Function LongString(cells As Range)
    Dim cell As Range
    Dim run As Integer
    Dim firstrow As Boolean
    Dim maxrun As Integer
    Dim lastvalue As String
    firstrow = True
    run = 1
    maxrun = 1
    For Each cell In cells
        If firstrow = True Then
            firstrow = False
            lastvalue = cell.Value
            If cell.Value = lastvalue Then
                run = run + 1
                maxrun = Application.Max(run, maxrun)
                run = 1
            End If
            lastvalue = cell.Value
        End If
    Next cell
    LongString = maxrun
End Function

To Use This Code Yourself

  1. With Excel open, press Alt+F11 to open the VBA Editor.
  2. Copy/paste the code block above into the VBA Editor.
  3. Close the VBA Editor (return to Excel).
  4. In an empty cell, simply type =LONGSTRING() and put the cell range of your scale’s survey items inside.  For example, if your first scale was between B2 and G2, you’d use =LONGSTRING(B2:G2)
  5. Repeat this for each scale you’ve used.  For example, if you measured five personality dimensions, you’d have five longstrings calculated.
  6. Finally, in a new cell use the =MAX() function to determine the largest of that set.  For example, if you put your five LongStrings in H2 to L2, you’d use =MAX(H2:L2)

That’s it! Importantly, the cells needs to be in Excel in the order they were administered.  If you used randomly ordered items, this adds an additional layer of complexity, because you’ll need to recreate the original order for each participant first before you can apply LongString. That takes a bit of Excel magic, but if you need to do this, I recommend you read up on =INDIRECT() and =OFFSET(), which will help you get that original order back, assuming you saved that item order somewhere.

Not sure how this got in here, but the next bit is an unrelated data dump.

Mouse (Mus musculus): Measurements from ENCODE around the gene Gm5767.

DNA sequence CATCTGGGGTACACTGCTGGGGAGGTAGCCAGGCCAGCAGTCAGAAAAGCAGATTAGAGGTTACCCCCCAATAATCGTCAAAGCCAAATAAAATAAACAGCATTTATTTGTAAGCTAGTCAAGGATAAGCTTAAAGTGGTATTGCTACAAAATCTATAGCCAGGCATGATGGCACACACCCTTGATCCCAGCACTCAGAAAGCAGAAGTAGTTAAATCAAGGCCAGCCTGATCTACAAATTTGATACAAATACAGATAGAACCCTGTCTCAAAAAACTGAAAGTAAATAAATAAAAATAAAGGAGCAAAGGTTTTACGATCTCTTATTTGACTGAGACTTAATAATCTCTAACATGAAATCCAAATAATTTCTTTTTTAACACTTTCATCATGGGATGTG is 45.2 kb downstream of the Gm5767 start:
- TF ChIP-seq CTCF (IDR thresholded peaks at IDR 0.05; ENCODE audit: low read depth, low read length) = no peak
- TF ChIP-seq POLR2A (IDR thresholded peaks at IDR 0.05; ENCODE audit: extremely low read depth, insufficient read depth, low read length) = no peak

Final Steps

Once you have Max LongString calculated for each participant, create a histogram of those values to see if any strange outliers appear. If you see clear outliers (i.e., a cluster of very high Max LongString values off by itself, away from the main distribution), congratulations, because it’s obvious which cases you should drop.   If you don’t see clear outliers, then it’s probably safer to ignore LongString for this analysis.

  1. Meade AW, & Craig SB (2012). Identifying careless responses in survey data. Psychological Methods, 17 (3), 437-55 PMID: 22506584 []
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3 Responses leave one →
  1. March 8, 2017

    Just used the LongString Macro. Worked perfectly. Thanks for putting this together — it’s super helpful.

  2. May 21, 2017

    Thanks. I try the codes following your steps. However, it did not run in my Excel. The excel told me that “#name?”. I do not know where is the error. Can you help me?

    • May 21, 2017

      A #name error means that you have referred to a cell that does not exist. So you need to fix your cell references. Most likely, you specified your cell range incorrectly. You might get an error if you have blanks in your data – in that case, you should replace skipped items with a missing cell code (e.g., -99).